Announcing Stack Overflow Documentation

We started with Q&A. Technical documentation is next, and we need your help.

Whether you're a beginner or an experienced developer, you can contribute.

Sign up and start helping → Learn more about Documentation →

I've taken Andrew Ng's class on machine learning, and so I feel I have a pretty sound basic understanding of machine learning techniques. I'm aware of the netflix prize, and will be reading about the winners.

Is there any good literature available on Amazon's system? Theirs seems to be incredibly effective. Do they keep their methods secret?

Has anyone ever collected a library of important articles on recommender systems? Or a summary/wiki of the important methods used for various systems?

share|improve this question

closed as off-topic by animuson Feb 8 '14 at 3:08

This question appears to be off-topic. The users who voted to close gave this specific reason:

  • "Questions asking us to recommend or find a tool, library or favorite off-site resource are off-topic for Stack Overflow as they tend to attract opinionated answers and spam. Instead, describe the problem and what has been done so far to solve it." – animuson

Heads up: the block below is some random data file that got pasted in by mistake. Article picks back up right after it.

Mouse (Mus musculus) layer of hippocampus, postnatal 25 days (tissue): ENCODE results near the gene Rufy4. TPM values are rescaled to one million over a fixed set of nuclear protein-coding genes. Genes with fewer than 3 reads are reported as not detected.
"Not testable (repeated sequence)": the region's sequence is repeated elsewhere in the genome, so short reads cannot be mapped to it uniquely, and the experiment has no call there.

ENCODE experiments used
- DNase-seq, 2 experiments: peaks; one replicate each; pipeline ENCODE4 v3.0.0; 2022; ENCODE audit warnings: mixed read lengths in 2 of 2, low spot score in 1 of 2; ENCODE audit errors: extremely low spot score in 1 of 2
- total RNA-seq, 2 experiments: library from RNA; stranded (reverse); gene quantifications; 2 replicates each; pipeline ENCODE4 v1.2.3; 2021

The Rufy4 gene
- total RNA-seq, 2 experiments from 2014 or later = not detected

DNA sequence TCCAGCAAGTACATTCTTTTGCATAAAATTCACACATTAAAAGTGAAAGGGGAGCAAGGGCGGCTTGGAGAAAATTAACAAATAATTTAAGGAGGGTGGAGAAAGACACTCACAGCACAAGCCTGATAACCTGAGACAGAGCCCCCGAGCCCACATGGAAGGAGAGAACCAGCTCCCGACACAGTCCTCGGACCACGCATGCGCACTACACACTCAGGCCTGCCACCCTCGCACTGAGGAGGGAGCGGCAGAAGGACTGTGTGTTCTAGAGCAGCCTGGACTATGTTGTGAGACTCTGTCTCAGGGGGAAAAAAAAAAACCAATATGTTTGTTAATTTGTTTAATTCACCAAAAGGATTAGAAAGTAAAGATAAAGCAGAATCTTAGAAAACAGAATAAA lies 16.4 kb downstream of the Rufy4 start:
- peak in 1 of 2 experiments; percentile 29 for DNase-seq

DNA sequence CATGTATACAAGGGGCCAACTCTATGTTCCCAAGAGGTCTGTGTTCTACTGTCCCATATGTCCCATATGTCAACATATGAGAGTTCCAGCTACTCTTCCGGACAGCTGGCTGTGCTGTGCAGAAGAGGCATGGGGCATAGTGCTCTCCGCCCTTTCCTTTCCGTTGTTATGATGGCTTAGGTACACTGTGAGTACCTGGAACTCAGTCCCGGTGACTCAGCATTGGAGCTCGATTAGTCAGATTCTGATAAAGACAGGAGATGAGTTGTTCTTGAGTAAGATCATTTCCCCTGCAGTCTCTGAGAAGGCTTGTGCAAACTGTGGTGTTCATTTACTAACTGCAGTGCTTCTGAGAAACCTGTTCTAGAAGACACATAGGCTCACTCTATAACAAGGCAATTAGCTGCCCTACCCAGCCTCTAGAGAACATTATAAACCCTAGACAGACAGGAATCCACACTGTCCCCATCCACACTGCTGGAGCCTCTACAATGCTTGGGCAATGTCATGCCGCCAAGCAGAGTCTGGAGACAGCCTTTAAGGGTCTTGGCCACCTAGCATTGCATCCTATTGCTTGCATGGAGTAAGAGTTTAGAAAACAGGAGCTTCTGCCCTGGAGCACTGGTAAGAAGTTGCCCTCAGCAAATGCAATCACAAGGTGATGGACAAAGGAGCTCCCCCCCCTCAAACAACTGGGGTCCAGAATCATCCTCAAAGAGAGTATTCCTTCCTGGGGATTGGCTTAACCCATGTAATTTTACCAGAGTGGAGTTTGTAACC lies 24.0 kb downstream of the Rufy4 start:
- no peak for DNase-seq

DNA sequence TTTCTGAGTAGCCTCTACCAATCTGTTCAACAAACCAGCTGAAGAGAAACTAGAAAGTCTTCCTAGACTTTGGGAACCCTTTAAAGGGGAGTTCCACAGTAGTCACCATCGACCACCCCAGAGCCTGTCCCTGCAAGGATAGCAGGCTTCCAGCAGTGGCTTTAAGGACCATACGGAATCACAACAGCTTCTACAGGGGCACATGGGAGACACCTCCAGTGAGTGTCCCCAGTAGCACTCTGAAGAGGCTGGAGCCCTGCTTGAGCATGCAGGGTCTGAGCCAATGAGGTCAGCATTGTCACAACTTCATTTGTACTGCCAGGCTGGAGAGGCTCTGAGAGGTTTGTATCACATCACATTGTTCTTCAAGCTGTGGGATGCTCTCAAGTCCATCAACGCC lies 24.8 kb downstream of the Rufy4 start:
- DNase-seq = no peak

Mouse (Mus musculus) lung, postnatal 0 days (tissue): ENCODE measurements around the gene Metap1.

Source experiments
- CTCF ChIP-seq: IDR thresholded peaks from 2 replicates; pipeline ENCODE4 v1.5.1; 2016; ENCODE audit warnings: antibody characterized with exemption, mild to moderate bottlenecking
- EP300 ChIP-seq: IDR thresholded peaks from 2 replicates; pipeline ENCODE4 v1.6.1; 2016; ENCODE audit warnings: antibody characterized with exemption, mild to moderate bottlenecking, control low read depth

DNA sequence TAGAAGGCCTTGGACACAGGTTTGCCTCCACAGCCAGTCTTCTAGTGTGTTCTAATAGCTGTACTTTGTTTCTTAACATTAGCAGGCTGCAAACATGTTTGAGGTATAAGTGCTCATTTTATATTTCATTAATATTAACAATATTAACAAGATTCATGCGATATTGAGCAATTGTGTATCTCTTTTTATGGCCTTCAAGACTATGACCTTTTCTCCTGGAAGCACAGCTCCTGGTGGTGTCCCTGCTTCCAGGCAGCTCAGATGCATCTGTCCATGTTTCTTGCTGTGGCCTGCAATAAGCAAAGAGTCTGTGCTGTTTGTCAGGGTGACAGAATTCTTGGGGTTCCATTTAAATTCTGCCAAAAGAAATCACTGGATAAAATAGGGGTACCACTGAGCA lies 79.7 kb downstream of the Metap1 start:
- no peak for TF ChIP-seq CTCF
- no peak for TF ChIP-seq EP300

If this question can be reworded to fit the rules in the help center, please edit the question.

See http://www.tribler.org/trac/raw-attachment/wiki/SimilarityFunction/Amazon-Recommendations.pdf for information about Amazon's recommender system. There are a lot of resources out there about recommender systems.

I suppose you should start with the following 3

User based collaborative filtering Item based collaborative filtering Matrix Factorization collaborative filtering

share|improve this answer
Any idea where I can learn about those 3 collaborative filtering techniques? The simpler the explanation the better. It's pretty annoying how people who write academic papers always assume their audience knows exactly as much as they did about their topic right before developing whatever it is they're writing about... – mavix Jul 6 '12 at 22:33
I'd suggest picking up a copy of programming collective intelligence from O'Reilly. They will give you the basics of user and item based recommendation. After that if you want to learn about MF you need to become familiar with machine learning, optimization, regularization, regression and so on. It's more advanced and probably less intuitive than user and item based. – steve Jul 6 '12 at 23:14

I wrote a monograph about the Netflix Prize and recommender systems (it is not free though). It contains a brief introduction to predictive modeling

share|improve this answer

Not the answer you're looking for? Browse other questions tagged or ask your own question.